Positive4 (3.5)21 (14.7)25 (9.7)
Negative110 (96.5)122 (85.3)232 (90.3)
Total114 (100)143 (100)257 (100)

a P Value = 0.002 (Mental-Haenszel); OR = 4.06; CI = 1.7 - 9.6.

b Data are presented as No. (%).

5. Discussion

Among the 300 children under study, 36 (12 %) were asthmatic and 138 (46 %) were infected by H. pylori. The prevalence of the asthma has increased across the world for all ages, both genders, and all races from 7.3 to 8.2% during years 2001 to 2009 (8, 4). Also, in 2011, 14% of children under 17 years of age had been described as asthmatic (22). Nowadays, attention is being paid to exogenous contacts with environmental microorganisms and their anti-genes, which are able to make harmful changes in the human immune system (11). Hygiene hypothesis is a hypothesis, which states that a lack of early childhood exposure to infectious agents, symbiotic microorganisms (e.g. gut flora or probiotics), and parasites increases susceptibility to allergic diseases by suppressing the natural development of the immune system causing change in the TH1/TH2 ratio, which leads to an increase in allergic disorders (21).

It is believed that asthma could appear due to uncontrolled immunological response to environmental anti-genes by TH2 cells. Overcoming the number of TH2 to TH1 cells resulting from less contact with environmental microorganisms causes development of asthma. According to D’Elios and Bernard, lack of TH1 cells stimulation causes hyper-activity in TH2 cells, which could lead to asthma (7). The H. pylori is a urease-positive gram-negative microaerophilic bacteria in the stomach that has spread in most populations. The H. pylori remains in the mucosal layer of the stomach for decades and people under the age of ten could become infected and transfer the infection to other family members as well (14). The anti-body response following H. pylori infection would remain stably with H. pyloric gastric colonization for decades or for an entire lifetime. It has been determined that colonization of H. pylori in the mucosal layer of the stomach would increase different pre-inflammatory mediators such as cytokines and acute phase proteins (23). Therefore, there is a pathogenic correlation between H. pylori infection and the diseases, which would appear by action of inflammatory mediators and/or auto-immune induction (12). Helicobacter pylori infection decreases TH2 cells leading to a reduction of TH1 cells number (24). It can also decrease the prevalence of severe allergic responses by induction of regulatory T cells (2, 25).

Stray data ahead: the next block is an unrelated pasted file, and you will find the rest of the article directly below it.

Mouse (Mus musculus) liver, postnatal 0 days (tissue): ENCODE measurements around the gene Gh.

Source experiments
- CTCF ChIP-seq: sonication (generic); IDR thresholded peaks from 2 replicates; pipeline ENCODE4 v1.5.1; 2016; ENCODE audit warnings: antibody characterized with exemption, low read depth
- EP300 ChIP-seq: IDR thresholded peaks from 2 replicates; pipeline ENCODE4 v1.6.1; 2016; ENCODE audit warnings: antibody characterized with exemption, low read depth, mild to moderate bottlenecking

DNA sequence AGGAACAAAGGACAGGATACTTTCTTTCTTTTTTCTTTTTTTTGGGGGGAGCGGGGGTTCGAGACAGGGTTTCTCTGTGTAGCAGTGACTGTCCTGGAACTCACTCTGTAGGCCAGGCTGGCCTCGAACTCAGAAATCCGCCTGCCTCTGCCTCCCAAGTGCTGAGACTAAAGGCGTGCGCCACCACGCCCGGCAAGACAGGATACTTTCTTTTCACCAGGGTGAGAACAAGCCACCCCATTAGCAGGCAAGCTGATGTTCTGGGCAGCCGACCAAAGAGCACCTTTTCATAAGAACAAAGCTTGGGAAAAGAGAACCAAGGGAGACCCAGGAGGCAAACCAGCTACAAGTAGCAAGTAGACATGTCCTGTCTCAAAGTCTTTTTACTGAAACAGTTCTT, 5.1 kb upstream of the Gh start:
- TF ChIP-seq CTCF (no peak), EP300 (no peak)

In the current study, 138 cases (46%) out of 300 were H. pylori positive as illustrated by their biopsy samples. Several studies have been performed on the correlation of oral-fecal infections and asthma with controversial results. Helicobacter pylori has been introduced as an allergy stimulant by some researches (26), while others claim that it has a protective role against allergies (27) and a number of studies suggest its miscorrelation with allergic diseases (13). Among the 138 H. pylori positive patients, eight cases (5.8 %) and among the 162 H. pylori negative, 28 cases (17.3 %) were asthmatic, showing a statistic difference with odds ratio of 3.39. The obtained results are compatible with several other studies in which an inverse correlation between H. pylori anti-bodies and asthma has been revealed. For instance, results obtained by Arram et al. pointed out that there is a significant difference in H. pylori infection in asthmatic patients compared with the control group (9). The study of Chen and Blaser indicated that H. pylori infection could significantly reduce the risk of asthma and emphasized that performing more researches in order to orientate the exact mechanisms of action are necessary (5).

Study of Zevit et al. on 6959 children indicated that there is an inverse correlation between childhood asthma and H. pylori infection (28). However, Tsang et al. (29) and Jaber (30) showed that there is no correlation between H. pylori infection and asthma. There is little evidence on the inverse correlation between H. pylori and asthma as indicated by Wang et al. (31). Fullerton et al. in a study performed on 2437 patients showed that there is no correlation between H. pylori serology and pulmonary function tests (10). The diagnostic method of H. pylori has been different in previous studies. Some used H. pylori serology tests in which sensitivity and specificity related to variables play an important role (50 to 100 %); and this could be a strong confounding factor and also a justification for the obtained incommensurable results in the above-mentioned researches. On the other hand, some factors such as gender, age, and family history of asthma could be considered as strong confounding factors, which affect H. pylori and asthma leading to incommensurable results.

The advantage of the present study is that some features such as age, gender, and family history were considered in the assessment of patients and that diagnosis of H. pylori infection was made by the biopsy method, which has a higher sensitivity and specificity than serology tests. There is an inverse correlation between H. pylori and asthma as indicated by our findings. Performing more studies with larger sample sizes is necessary to confirm these results. Obviously, precise recognition of the correlation between H. pylori infection and asthma could play an important role in the recognition of the physiopathology of not only asthma but also other allergic diseases, which would offer potentially helpful new treatments for allergic diseases.